This is where great companies are created, and where we as a company strive to be. At it simplest it means delivering on a promise – “Do what you say you will do. And then some.” In fact, great companies live in “And then some.”
The key to exceeding X is not obvious. In particular, what if you know your customer has high expectations of you in a specific context? As an example, what if they expect you to answer the phone quickly already? Then there isn’t a lot of room to improve, is there? You are already perceived to provide a fast response. So how do you exceed that X?
The answer: you introduce new context. The “And Then Some” part of doing what you’ll say you’ll do is to do something else. Something you have not told the customer about before. Something they don’t know about. In the graphic above, you introduce a new axis. It can be anything, but I have chosen personalization.
In this example, you might be able to improve on the personalization of your support tickets by automating social media research that quotes the customer’s most recent social media post in a way that is relevant to their ticket or use of the product. Or you can point to a recent purchase and explain why that was a great choice or ask how they are using it, or ask them to post a picture of how they are using the product on your social media page or even email it to the agent to share in the office. The list goes on. The point is that you can of course try to exceed X on a known vector, like response time. But often it is easier and cheaper to exceed expectations that aren’t there in the first place.
When we ran a premium concierge support team at a major furniture multichannel retailer, we exceeded X by solving a problems that the customer didn’t know they had. For example, we had an issue with a certain leather being unavailable, which we knew would cause delays. We contacted all customers about the delay, but went the extra because we knew it was the holidays. So we offered some similar chairs that met their decor and delivered them for use during the holidays. While only a few actually needed this service, we succeeded by thinking ahead and offering to solve a problem without the customer calling in. This outbound approach will often exceed customer expectations because few of them even expect a call.
Implementing the Method
The three step process I have outlined above is one of those ideas that is simple to understand but very, very hard to implement. The analogy is the Scientific Method, it’s easy enough to say “Hypothesis, Experiment, Synthesis” but it is very very hard to do in practice.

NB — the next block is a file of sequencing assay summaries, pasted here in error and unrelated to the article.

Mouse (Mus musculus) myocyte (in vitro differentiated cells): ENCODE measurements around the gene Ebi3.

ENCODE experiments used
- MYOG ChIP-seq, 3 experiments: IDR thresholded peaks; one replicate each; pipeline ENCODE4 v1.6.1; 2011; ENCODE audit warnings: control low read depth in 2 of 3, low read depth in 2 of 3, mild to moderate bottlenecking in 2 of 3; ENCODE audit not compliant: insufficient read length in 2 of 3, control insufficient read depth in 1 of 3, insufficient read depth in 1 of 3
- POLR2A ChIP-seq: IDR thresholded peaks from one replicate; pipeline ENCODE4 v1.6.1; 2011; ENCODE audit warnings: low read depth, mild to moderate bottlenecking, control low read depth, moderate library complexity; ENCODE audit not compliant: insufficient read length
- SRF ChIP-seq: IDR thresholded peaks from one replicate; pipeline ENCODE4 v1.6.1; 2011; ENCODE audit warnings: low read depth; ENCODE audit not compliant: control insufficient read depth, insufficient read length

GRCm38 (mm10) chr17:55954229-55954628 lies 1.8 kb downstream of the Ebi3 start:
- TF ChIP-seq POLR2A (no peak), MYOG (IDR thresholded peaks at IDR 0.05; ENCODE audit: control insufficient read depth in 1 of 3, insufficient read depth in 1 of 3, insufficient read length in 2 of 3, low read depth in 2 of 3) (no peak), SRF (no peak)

It is the practice we go through though, and it works. We spend time with our clients going through Understand X when we start a project with them. What we often find is that the discipline of listening to your customers is a whole eye-opening experience for our partners, many of whom tend to be successful product, engineering, or sales-oriented executives who haven’t had to spend a lot of time on nitty gritty customer service.
Then, when we get to Change X, we find that training is either limited or non-existent, and certainly doesn’t seek to deliberately influence X, not only where customer service is concerned, but also where other functions interact to create X.
And last, to Exceed X you have to have a very well oiled machine, indeed. Not only do executives have to have a clear-eyed understanding of their customers, but that understanding needs to be shared by all the functions. To ice the cake, all those functions need to be doing their jobs well enough to go beyond firefighting mode and get ahead of X. In customer service that means having front line team members who are engaged, trained in your product and in problem solving, have the appropriate technology and procedures, enjoy strong communication with other departments, have a place at the table that allows them to share their customer feedback and get action to resolve it when it is not up to them, and not least are also empowered enough to go beyond that to delighting customers.
If you want to get beyond just meeting customer expectations to delighting them we’d love to chat. Contact us here.